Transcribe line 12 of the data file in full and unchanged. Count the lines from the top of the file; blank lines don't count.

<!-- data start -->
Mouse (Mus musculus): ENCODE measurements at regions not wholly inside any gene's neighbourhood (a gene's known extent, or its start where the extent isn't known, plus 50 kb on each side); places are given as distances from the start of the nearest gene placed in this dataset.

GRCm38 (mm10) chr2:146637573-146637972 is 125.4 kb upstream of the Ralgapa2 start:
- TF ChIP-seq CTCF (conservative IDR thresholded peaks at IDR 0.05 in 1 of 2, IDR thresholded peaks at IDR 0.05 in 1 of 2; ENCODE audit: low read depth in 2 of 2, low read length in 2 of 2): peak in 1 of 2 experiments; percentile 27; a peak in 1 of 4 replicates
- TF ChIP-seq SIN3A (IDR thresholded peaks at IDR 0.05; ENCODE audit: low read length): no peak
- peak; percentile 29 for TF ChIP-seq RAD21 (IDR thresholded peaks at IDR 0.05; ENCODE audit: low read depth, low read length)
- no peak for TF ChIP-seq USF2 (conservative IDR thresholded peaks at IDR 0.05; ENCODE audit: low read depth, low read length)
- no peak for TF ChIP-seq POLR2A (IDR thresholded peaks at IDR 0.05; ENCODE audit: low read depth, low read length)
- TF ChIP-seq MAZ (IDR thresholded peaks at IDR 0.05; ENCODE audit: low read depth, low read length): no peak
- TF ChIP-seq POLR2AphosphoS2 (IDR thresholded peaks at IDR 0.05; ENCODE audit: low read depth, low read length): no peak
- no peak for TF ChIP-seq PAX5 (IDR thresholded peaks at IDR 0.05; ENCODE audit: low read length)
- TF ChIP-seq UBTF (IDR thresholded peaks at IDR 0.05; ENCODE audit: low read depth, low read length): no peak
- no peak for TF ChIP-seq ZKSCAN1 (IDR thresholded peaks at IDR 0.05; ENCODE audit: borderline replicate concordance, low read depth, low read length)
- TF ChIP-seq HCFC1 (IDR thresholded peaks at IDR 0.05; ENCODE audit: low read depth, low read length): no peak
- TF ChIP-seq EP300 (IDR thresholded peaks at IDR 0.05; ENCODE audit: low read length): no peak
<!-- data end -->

- no peak for TF ChIP-seq ZKSCAN1 (IDR thresholded peaks at IDR 0.05; ENCODE audit: borderline replicate concordance, low read depth, low read length)